Think about it:  it would be rather reprehensible for someone like Obama to have spent years hurling the most strident accusations about Bush/Cheney, only for him to realize that they were right all along, but then never publicly acknowledge that, never apologize for or retract the unwarranted accusations he voiced about them.  I sincerely doubt that this is what explains Obama's reversal on these issues, but Obama supporters who insist that it is are unwittingly attributing to him far more repellent behavior than any Obama critic ever does (Obama now realizes Bush and Cheney were right and he was wrong but refuses to say so).  And, the fact that they're willing to proclaim that Bush and Cheney were right all along illustrates the lengths to which they'll go to justify all of Obama's actions.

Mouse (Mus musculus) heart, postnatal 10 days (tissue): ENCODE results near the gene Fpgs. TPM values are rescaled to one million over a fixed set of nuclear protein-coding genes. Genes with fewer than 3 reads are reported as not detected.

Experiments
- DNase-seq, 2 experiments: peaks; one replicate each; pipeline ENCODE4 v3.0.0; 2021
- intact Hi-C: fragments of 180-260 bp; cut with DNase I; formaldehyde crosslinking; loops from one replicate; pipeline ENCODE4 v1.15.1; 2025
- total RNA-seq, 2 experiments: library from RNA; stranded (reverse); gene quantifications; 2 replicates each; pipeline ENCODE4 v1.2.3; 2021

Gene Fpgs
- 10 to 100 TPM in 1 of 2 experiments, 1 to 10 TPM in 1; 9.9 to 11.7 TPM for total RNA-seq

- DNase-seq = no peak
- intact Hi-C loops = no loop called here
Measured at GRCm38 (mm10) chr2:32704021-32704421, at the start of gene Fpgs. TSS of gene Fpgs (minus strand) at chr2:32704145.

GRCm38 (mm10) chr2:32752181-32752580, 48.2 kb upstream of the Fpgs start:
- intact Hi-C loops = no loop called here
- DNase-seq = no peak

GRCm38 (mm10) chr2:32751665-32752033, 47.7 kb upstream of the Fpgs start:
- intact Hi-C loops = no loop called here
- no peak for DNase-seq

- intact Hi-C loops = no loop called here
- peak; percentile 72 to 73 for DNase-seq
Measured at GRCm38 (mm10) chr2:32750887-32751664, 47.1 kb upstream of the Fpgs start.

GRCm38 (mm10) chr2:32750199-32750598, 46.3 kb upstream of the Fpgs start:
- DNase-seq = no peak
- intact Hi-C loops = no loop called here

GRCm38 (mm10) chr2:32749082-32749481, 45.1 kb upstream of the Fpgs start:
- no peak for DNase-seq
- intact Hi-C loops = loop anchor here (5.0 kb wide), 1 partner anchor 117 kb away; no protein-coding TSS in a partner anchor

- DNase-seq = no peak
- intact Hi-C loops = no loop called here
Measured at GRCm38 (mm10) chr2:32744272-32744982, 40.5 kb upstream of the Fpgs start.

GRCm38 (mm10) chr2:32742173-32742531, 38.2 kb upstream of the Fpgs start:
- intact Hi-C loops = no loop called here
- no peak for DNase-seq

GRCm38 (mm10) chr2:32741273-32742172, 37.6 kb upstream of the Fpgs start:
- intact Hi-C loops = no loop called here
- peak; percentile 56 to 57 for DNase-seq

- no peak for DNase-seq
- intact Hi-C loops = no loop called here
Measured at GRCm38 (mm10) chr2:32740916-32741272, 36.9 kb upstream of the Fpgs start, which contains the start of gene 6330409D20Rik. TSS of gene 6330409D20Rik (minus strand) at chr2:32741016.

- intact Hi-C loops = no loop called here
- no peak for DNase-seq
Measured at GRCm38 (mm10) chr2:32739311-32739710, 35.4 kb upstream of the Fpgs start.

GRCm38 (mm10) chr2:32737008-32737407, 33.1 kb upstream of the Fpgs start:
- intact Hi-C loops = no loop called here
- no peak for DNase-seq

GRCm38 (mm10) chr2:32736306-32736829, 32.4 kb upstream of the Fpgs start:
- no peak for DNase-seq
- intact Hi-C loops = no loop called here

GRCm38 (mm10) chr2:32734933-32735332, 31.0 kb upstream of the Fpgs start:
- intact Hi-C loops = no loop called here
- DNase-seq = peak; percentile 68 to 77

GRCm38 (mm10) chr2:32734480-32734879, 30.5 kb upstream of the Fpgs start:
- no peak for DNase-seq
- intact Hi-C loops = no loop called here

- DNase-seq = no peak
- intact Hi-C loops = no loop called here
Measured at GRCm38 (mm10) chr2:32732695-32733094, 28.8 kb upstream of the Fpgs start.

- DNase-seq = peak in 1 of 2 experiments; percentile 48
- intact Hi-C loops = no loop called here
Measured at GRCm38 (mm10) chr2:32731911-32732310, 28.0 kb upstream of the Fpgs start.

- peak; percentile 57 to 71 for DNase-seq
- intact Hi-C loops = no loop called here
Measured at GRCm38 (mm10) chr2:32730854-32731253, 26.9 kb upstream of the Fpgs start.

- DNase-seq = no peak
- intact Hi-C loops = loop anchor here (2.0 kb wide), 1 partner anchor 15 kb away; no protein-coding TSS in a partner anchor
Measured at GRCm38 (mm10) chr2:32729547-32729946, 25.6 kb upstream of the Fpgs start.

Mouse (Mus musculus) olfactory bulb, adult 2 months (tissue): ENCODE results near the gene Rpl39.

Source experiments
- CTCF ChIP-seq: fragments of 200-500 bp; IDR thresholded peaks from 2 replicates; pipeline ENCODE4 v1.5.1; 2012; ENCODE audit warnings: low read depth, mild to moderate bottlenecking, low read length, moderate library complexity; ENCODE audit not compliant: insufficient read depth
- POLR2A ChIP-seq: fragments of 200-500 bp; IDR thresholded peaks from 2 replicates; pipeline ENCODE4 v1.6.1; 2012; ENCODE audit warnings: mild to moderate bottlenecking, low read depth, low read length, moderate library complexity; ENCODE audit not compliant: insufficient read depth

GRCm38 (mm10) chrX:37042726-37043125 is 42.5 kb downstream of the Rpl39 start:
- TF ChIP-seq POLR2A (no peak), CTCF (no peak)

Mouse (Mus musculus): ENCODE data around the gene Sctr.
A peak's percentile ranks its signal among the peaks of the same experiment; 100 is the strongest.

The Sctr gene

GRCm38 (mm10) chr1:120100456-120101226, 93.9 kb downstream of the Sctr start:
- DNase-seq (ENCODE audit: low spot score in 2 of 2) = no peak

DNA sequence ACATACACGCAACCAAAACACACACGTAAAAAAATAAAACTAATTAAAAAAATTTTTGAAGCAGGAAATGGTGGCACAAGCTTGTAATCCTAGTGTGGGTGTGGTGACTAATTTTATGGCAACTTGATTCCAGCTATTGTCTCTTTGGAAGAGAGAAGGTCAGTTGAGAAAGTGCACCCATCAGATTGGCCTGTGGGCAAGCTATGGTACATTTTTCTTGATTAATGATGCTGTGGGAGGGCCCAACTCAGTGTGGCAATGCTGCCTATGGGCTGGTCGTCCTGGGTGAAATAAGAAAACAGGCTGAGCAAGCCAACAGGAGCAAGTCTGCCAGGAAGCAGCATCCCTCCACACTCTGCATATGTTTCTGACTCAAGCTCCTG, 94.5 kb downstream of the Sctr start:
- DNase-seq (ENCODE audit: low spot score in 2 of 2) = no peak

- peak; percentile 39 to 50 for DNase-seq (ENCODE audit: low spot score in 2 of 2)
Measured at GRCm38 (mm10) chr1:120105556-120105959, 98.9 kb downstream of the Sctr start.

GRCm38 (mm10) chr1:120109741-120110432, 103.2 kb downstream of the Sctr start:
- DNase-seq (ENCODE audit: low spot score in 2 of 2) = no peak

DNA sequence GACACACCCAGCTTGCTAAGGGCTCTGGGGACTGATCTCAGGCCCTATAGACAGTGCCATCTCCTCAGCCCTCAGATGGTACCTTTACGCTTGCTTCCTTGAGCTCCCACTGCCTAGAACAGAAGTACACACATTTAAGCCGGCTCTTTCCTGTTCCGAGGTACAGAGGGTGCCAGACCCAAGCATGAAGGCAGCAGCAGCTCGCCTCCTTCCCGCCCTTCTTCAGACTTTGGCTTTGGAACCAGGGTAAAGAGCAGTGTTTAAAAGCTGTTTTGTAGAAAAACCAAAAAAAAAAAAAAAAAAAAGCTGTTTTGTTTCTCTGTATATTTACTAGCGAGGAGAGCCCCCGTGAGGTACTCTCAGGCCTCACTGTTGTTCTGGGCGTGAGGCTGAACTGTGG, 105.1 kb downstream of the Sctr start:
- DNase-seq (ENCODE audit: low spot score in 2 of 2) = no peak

By Glenn Greenwald